Credit: Francesco Linsalata - Own work, CC BY-SA 4.0, https://commons.wikimedia.org/w/index.php?curid=91519045
5G mobile technologies are being deployed at a rapid pace in major cities around the globe–from Shanghai (China) to New York City, and techies, worldwide, excitedly agree that 5G will not only transform the way we communicate, but will fundamentally alter the way the manufacturing industry runs its factory floors. To help us understand what all the excitement around 5G really means to the average mobile user, we asked Elza Erkip, PhD, Institute Professor of Electrical and Computer Engineering at New York University and a 2010 Blavatnik Regional Awards Faculty Finalist, to share her thoughts on the new 5G technology being developed here in the United States, her research, and the future of mobile communications. This interview has been condensed and edited for clarity.
What is 5G technology and what can 5G technology enable in our everyday lives?
Today, there are two technologies envisioned for 5G. In several parts of the world (such as Europe and China), a technology called “massive MIMO”, which is based on current 4G frequencies is being deployed. The United States favors a higher frequency version, known as the millimeter Wave (mmWave) technology. While the mm-wave technology provides faster communication, it requires new infrastructure and a denser deployment of base stations. Compared with today’s current technology, both flavors of 5G will give us a much higher speed of communication with lower delays. There are many applications that are envisioned, such as autonomous driving vehicles; low weight, low cost robotics; and augmented reality (AR), and up to now, all of the advances made in communications have been based on the notion that humans use devices. However, with 5G technology, an Internet of Things (IoT) is being envisioned—a network of sensors and devices that are able to interact with one another. These machine interactions could enable even more applications, including, sensing in a field, home monitoring systems, and a host of healthcare applications.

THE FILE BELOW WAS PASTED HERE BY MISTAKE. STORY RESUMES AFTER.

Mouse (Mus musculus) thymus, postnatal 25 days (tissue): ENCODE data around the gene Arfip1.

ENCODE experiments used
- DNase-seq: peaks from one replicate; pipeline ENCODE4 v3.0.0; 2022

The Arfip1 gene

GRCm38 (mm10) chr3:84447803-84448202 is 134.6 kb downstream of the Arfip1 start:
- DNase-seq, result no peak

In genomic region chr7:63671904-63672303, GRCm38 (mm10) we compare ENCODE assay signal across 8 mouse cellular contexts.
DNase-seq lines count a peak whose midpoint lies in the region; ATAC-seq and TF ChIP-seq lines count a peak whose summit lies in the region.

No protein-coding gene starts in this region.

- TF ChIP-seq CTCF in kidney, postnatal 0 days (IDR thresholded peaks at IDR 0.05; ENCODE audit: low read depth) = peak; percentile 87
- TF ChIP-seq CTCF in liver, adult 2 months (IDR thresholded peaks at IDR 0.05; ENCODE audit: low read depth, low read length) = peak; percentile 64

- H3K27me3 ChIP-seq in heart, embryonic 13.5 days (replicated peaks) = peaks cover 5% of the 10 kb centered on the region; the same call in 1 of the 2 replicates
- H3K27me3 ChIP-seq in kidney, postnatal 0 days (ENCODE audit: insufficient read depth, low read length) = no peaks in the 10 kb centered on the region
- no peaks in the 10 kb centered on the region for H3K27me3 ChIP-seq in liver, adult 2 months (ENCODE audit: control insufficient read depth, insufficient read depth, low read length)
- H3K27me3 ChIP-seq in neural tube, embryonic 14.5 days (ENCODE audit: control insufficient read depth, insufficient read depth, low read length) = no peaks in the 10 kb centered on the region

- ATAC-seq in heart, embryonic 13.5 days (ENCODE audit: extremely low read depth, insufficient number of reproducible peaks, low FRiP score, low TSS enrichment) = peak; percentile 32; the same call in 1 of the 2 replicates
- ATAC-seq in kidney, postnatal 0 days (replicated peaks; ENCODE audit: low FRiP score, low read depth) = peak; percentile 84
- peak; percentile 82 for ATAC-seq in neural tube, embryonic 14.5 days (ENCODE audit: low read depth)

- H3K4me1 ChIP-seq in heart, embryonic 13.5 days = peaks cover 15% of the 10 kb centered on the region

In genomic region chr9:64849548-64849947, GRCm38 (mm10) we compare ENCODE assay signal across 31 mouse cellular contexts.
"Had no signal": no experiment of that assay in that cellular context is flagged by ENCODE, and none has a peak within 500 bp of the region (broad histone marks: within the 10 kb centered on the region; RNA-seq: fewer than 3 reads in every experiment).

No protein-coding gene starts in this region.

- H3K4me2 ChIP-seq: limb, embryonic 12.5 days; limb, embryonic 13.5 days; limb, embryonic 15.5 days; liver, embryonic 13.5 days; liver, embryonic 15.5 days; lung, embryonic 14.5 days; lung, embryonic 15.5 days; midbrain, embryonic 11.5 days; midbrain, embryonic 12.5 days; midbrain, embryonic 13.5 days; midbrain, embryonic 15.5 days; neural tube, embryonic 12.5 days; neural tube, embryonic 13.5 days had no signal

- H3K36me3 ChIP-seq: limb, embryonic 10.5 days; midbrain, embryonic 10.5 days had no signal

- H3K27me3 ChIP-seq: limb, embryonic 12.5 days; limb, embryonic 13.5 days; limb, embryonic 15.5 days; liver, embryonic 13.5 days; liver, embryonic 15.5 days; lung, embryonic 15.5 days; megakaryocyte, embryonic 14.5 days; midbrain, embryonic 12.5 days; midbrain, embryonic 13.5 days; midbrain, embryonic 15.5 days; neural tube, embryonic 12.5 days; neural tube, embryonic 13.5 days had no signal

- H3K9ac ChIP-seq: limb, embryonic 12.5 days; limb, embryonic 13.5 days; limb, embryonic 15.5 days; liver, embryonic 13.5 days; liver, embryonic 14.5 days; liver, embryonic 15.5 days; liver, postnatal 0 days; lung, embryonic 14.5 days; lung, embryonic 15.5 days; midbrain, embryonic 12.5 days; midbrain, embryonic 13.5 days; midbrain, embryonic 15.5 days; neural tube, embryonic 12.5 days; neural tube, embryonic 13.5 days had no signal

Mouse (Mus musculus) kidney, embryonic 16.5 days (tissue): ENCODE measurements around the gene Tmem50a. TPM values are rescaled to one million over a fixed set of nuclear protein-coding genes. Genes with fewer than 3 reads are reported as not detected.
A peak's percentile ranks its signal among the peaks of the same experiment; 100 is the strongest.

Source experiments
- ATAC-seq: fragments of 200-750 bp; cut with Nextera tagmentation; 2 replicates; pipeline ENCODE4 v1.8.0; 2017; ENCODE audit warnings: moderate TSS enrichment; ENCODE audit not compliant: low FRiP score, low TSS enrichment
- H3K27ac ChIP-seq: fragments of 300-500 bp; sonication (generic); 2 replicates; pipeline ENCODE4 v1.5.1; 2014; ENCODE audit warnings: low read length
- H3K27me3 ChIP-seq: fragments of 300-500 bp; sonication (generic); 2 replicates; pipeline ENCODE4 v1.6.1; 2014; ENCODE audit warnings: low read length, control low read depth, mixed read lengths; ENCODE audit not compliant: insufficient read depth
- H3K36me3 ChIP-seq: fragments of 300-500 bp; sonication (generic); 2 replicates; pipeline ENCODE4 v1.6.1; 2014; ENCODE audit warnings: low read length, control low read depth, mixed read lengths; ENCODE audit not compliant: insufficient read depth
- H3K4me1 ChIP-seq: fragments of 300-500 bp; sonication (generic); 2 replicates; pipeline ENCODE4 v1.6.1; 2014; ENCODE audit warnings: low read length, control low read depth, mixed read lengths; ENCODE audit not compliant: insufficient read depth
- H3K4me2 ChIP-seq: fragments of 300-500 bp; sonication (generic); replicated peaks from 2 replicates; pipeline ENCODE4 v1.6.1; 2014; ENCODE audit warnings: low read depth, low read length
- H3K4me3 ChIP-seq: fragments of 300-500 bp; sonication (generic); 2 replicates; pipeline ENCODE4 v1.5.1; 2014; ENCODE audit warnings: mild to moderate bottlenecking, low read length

Prof. Elza Erkip speaking on 5G technologies at the 2019 Blavatnik Science Symposium held at the New York Academy of Sciences
How might 5G technologies and the Internet of Things (IoT) benefit industry?
Imagine a factory floor where airplanes are built by robots that work cooperatively with humans and also with one another to get any number of complex tasks done. Today, this does not happen in airplane manufacturing. For example, humans are needed inside the tight confines of a plane’s hull to perform any number of tasks, including tightening small screws. To fully automate airplane manufacturing, a robot would need to be light-weight and carry very little computational power, since computations require such bulky hardware. However with a 5G wireless communication link, information in the form of data could be pushed to the cloud for computation, very quickly, and returned back from the cloud to the robot as fast real-time feedback, so the robot is free to only sense its environment while lifting its arm inside a plane without the worry of accidentally damaging other airplane parts.